Oneida County Youth Cultural Arts Festival Set for April 23
Registration deadline March 15
For Chief Tomahawk
RHINELANDER — Kindergarten through 12th graders have the opportunity to participate in the Oneida County Youth Cultural Arts Festival to be held from 9 a.m. to noon on Saturday, April 23 at the Northwoods Center at Nicolet Area Technical College, 5364 College Dr., Rhenish.
A statement from Oneida County 4-H said participants can display or present one or more projects in the categories of art, musical performance, drama, photography and demonstrations (speaking in public) and receive feedback from local community judges. Each participant will receive a participation medal and ribbon as well as a comment sheet for each project entered.
Participants do not need to be registered in 4-H or have 4-H experience to participate. Cost is free for 4-H members (4-H is free to join anytime) or $5.00 per unregistered youth. There is no visitation fee, so relatives and friends are encouraged to come watch, Oneida County 4-H said.
The deadline for registration is March 15. Accommodation and language access can be requested at UW-Extension Oneida County by March 15.
More information and registration can be found online by visiting www.oneida.extension.wisc.edu or by calling 715-365-2750.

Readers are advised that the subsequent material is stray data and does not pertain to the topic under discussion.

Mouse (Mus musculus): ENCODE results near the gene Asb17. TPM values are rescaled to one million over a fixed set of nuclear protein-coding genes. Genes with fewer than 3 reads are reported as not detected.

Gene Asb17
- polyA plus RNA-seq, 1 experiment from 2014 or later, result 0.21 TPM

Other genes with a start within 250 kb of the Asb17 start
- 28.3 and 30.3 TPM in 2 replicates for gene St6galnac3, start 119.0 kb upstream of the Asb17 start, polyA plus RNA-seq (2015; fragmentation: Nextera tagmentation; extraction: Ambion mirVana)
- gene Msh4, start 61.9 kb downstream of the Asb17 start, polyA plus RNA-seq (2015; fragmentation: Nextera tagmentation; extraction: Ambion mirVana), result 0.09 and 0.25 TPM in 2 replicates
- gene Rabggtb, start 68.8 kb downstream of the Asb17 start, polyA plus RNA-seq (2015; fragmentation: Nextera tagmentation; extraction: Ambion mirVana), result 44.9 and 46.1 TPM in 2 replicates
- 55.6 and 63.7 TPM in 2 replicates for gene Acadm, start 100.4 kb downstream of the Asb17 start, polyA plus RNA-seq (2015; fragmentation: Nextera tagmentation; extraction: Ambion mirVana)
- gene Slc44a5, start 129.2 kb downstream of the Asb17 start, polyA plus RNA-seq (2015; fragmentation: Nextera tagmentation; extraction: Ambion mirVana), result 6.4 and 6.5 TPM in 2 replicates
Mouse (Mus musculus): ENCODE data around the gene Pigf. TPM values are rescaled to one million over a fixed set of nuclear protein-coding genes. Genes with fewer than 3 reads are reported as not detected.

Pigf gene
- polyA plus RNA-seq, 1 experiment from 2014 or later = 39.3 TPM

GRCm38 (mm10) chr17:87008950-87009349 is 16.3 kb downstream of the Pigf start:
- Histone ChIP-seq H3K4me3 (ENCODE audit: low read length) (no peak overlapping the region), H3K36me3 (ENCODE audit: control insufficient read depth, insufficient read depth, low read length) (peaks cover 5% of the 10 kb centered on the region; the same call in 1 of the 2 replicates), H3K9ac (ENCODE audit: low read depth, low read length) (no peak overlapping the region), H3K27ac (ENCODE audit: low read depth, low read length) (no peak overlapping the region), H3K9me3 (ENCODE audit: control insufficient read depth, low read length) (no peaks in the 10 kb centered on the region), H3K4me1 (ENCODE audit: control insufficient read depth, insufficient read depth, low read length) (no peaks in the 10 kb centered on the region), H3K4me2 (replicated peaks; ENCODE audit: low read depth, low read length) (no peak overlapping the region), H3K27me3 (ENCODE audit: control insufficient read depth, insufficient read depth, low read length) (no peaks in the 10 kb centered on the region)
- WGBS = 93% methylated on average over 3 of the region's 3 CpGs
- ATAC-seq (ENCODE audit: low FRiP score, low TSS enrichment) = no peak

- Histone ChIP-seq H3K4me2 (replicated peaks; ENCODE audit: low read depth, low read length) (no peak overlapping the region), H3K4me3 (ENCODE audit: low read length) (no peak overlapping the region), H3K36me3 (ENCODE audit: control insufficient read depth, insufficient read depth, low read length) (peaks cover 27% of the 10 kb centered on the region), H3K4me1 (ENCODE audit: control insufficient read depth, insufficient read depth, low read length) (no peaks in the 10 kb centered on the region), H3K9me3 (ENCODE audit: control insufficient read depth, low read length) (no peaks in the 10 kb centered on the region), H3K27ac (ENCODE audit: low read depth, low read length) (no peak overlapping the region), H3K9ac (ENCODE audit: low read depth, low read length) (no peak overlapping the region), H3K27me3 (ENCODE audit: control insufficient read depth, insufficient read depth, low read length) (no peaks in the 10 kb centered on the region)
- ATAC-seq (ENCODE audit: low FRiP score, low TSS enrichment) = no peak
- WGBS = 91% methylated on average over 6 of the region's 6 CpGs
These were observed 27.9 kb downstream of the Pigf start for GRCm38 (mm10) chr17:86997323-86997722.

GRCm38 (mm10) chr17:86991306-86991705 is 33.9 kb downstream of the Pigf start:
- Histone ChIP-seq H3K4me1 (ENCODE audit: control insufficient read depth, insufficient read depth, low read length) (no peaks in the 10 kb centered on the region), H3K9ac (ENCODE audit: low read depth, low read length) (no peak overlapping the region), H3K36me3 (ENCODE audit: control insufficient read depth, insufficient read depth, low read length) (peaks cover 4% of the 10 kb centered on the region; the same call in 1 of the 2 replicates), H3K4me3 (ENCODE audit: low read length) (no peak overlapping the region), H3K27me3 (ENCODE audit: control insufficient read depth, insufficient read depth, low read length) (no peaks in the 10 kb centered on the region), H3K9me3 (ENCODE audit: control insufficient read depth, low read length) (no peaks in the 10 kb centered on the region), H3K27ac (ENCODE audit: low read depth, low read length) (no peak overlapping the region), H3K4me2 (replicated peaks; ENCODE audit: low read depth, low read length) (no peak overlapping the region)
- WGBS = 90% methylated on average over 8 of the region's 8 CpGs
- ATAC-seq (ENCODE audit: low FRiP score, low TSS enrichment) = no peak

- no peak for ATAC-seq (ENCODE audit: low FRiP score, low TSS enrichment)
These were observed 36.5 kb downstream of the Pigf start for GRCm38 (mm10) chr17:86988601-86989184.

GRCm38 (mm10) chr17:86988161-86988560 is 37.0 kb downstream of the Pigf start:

“The judges will be local professionals whose goal will be to provide positive feedback with ideas to young people on how to improve and develop their cultural arts work in the future,” said Lynn Feldman, president and coordinator of the Oneida County 4-H Leaders Association. of the event. “It aligns with the 4-H slogan ‘Learn by doing’ and the 4-H motto ‘Make your Best Better’.”
Anne Williams, Oneida County 4-H educator, said the event emphasizes having participants have fun, sharing their knowledge and skills, reflecting on what they’ve learned, and relationship of experiences to their own lives.
“Judges will ask questions, listen carefully, help participants reflect on their experiences, and support each young person’s unique learning,” Williams said. “It’s what makes an activity a learning experience.”